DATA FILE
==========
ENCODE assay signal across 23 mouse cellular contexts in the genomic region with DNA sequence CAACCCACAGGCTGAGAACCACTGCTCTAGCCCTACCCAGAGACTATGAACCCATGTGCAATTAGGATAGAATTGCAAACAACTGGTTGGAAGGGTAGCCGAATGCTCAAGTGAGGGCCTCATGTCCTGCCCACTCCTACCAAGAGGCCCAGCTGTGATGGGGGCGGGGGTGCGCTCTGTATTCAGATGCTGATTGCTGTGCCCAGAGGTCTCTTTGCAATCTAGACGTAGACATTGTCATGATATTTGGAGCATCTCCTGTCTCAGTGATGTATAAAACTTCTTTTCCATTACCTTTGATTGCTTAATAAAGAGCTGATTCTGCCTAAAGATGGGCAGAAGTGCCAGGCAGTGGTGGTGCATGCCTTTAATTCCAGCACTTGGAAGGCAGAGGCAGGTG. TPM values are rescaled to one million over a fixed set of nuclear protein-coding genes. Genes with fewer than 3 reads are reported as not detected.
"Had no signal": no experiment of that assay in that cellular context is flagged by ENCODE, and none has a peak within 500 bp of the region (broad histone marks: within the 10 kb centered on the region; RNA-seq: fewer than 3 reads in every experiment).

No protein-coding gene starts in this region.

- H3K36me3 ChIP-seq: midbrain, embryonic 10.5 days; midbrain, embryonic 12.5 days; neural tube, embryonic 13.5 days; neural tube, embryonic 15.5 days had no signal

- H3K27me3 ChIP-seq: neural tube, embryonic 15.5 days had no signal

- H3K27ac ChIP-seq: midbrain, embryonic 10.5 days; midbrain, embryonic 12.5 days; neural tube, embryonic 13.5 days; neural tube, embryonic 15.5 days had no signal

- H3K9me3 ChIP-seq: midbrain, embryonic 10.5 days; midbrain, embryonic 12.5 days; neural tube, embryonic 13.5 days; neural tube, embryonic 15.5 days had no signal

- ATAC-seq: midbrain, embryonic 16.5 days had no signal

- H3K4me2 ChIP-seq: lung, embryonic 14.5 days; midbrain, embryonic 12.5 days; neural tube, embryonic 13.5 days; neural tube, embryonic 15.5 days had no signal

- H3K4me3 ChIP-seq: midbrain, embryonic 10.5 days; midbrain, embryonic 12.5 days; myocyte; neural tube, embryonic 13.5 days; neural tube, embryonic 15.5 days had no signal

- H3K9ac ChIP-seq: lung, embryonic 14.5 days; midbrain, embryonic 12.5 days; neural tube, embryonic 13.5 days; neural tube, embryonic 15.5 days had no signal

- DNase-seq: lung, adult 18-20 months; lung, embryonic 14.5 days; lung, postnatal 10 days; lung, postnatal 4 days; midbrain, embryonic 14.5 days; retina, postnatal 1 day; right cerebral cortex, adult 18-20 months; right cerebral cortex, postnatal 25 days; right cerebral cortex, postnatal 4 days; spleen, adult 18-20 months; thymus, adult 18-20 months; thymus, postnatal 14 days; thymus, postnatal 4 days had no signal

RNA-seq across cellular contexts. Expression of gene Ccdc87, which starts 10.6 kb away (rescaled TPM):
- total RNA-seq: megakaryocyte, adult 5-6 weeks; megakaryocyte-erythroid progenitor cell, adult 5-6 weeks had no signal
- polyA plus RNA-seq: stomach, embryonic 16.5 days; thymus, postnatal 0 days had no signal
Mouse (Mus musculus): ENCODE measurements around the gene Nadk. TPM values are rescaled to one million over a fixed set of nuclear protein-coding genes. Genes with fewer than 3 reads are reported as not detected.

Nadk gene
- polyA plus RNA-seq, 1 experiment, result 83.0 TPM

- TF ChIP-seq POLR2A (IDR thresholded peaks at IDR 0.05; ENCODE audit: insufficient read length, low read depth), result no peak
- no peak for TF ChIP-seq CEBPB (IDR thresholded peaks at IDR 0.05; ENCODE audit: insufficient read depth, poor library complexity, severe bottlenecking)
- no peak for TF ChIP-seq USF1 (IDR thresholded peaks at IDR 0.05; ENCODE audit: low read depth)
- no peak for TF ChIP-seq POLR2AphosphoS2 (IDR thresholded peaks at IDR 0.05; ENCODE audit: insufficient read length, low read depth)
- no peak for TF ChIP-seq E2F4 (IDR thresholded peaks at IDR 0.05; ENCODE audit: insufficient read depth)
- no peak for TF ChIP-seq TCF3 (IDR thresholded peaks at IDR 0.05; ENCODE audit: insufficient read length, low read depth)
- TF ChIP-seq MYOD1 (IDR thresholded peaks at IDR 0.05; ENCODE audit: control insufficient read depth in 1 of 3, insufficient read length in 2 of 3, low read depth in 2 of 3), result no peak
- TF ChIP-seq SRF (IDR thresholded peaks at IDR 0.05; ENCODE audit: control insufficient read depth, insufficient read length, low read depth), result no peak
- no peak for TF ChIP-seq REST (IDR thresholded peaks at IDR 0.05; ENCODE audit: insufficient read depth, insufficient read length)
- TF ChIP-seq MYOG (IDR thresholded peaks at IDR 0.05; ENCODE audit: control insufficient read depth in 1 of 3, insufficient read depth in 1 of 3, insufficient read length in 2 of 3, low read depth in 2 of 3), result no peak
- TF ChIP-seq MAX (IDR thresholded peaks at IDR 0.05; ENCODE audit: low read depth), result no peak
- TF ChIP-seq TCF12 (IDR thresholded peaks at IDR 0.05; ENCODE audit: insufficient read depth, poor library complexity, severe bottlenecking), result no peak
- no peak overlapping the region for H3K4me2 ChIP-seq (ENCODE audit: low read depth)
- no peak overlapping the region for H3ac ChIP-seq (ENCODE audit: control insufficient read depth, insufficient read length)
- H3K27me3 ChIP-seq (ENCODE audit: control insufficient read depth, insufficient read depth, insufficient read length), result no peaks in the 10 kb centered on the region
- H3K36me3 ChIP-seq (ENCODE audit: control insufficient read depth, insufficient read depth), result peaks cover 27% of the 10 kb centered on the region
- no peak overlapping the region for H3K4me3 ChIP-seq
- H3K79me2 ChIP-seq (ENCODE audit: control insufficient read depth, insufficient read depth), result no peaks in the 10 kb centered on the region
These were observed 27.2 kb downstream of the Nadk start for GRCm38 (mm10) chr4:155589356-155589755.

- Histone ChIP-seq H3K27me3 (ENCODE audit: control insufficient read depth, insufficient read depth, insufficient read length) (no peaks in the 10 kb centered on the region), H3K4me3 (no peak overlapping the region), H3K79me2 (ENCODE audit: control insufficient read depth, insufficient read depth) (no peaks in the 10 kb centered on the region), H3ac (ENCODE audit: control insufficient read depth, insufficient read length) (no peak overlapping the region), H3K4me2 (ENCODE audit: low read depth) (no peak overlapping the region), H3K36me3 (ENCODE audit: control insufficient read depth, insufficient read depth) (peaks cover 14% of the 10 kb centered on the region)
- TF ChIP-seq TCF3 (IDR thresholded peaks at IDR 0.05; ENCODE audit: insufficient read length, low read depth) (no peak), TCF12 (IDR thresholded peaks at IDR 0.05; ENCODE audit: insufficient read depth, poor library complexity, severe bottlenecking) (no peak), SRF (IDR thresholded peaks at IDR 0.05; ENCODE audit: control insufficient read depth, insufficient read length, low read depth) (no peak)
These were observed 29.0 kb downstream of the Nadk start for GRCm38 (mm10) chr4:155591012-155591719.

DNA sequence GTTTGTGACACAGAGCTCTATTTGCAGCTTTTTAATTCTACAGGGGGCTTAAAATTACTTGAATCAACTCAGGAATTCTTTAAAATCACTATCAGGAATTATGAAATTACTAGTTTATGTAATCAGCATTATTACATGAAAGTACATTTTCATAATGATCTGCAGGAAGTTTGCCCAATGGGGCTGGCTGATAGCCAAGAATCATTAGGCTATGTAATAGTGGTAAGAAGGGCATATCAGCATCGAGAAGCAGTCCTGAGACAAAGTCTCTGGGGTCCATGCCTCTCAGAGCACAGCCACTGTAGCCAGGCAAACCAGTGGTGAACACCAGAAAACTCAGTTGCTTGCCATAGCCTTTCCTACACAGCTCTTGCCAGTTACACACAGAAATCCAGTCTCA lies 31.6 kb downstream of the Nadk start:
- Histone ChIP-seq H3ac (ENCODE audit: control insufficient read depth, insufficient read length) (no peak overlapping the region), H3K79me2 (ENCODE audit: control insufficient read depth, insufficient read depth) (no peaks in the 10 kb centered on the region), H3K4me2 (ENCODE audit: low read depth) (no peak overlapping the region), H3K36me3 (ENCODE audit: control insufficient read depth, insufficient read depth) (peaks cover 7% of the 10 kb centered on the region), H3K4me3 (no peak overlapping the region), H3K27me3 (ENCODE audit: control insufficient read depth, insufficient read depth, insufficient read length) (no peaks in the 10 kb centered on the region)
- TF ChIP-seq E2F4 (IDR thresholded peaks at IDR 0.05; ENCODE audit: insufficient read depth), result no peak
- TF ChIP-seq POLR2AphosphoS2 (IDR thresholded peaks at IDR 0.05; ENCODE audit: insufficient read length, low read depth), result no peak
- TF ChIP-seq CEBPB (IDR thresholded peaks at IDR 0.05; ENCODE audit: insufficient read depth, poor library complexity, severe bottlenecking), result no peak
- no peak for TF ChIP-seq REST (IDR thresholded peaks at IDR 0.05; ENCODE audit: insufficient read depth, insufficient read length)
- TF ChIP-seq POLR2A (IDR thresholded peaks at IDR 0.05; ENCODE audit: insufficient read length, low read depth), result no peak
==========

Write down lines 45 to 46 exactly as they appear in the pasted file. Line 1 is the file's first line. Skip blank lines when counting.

- TF ChIP-seq CEBPB (IDR thresholded peaks at IDR 0.05; ENCODE audit: insufficient read depth, poor library complexity, severe bottlenecking), result no peak
- no peak for TF ChIP-seq REST (IDR thresholded peaks at IDR 0.05; ENCODE audit: insufficient read depth, insufficient read length)